The study from the University of Texas MD Anderson Cancer Center in Houston may help better quantify the appropriateness of radiotherapy treatment for older women.
The issue of foregoing radiotherapy treatments after breast conservation surgery in women in their 70s with early-stage breast cancer is still being debated. Several recent clinical trials have revealed that women in their 70s and definitely older than 80 years of age may have no greater risk of breast cancer recurrence if they do not receive radiation therapy than those who do (Cancer, August 13, 2012).
One of these trials was the Cancer and Leukemia Group B C9343 (CALGB9343) clinical trial, published in 2004 in the New England Journal of Medicine, which found that at 10-year follow-up, radiation therapy lowered the risk of local recurrence but did not lower the risk of mastectomy or death from breast cancer (NEJM, September 2004, Vol. 351:10, pp. 971-977).
In the current study, the MD Anderson researchers wanted to see if this was also true for a general population of women not enrolled in clinical trials. Lead author Dr. Jeffrey M. Albert, a fourth-year radiation oncology resident, and colleagues used the Surveillance, Epidemiology and End Results (SEER) Medicare database to identify nearly 28,000 women between the ages of 70 to 79 who had breast conservation surgery between 1992 and 2002. From this group, they identified 7,403 women who met the exact entry requirements of the clinical trial.
Their retrospective study revealed that radiotherapy provided no benefit for patients between 75 and 79 years of age without high-grade tumors who had a pathologic lymph node assessment. However, for all other patients, radiotherapy was associated with an absolute reduction in the risk of mastectomy that ranged from 4.3% to 9.8% at 10 years.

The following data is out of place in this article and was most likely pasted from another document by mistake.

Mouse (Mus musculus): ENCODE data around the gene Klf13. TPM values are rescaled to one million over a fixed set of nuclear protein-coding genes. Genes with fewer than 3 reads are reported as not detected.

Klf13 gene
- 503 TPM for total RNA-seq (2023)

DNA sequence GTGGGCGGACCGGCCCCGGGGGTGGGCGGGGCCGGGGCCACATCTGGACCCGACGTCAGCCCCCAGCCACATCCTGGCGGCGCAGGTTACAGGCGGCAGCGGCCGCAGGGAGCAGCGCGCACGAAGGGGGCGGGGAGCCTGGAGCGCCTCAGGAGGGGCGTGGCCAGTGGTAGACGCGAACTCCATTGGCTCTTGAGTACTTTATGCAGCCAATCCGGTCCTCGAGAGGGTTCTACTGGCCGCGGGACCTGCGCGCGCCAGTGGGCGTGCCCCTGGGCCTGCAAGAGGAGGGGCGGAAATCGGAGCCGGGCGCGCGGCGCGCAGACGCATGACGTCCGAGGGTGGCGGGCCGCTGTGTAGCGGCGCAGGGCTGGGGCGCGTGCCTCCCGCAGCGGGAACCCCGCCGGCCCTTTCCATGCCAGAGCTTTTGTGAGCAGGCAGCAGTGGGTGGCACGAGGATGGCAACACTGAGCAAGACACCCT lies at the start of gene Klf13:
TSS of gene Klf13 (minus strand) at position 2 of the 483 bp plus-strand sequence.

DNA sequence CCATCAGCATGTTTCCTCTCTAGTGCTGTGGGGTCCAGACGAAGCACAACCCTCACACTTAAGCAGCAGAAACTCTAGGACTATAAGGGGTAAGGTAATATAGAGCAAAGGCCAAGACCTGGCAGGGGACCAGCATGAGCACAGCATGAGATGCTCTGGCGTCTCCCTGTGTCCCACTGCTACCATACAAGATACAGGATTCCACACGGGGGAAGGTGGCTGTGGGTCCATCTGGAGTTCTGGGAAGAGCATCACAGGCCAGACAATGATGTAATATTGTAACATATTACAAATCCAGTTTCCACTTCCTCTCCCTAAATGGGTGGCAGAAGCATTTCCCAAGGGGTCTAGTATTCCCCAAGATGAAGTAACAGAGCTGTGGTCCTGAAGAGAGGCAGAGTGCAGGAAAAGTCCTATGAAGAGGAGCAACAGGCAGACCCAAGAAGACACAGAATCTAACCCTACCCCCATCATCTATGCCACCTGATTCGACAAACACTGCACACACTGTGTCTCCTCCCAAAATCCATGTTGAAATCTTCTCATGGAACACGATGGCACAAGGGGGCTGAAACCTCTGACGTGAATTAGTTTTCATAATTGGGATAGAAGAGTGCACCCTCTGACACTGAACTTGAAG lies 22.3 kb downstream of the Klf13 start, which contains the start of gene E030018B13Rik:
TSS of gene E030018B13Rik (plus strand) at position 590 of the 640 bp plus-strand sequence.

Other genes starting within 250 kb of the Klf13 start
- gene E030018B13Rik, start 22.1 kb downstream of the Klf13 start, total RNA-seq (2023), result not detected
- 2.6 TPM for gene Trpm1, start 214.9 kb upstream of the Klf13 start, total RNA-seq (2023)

Of the 7,403 patients in the MD Anderson cohort, 87.6% had radiotherapy treatments following breast conservation surgery. A total of 174 patients out of the total group subsequently had a mastectomy. The 10-year risk of having a mastectomy was 6.3% for patients who did not receive radiotherapy treatment, compared with 3.2% for patients who did. Among patients who were between 70 and 74 years of age, radiotherapy treatment was associated with a 10-year absolute reduction in mastectomy risk of 3.8%.
Radiotherapy treatment was also associated with a 6.7% absolute reduction for patients in the entire age group who had high-grade breast cancer, and a 4.9% absolute reduction for all patients who underwent a clinical lymph node assessment.
Noting that with the aging of the baby boomer generation and the number of breast cancers diagnosed in older women estimated to increase 57% over the next 20 years, the authors hope that this study will provide additional guidance to elderly breast cancer patients.
"This robust finding has the potential to simplify and improve care for a sizeable group of patients, and also may lead some older women who otherwise would have chosen mastectomy to instead opt for conservation surgery without radiotherapy treatment," they concluded.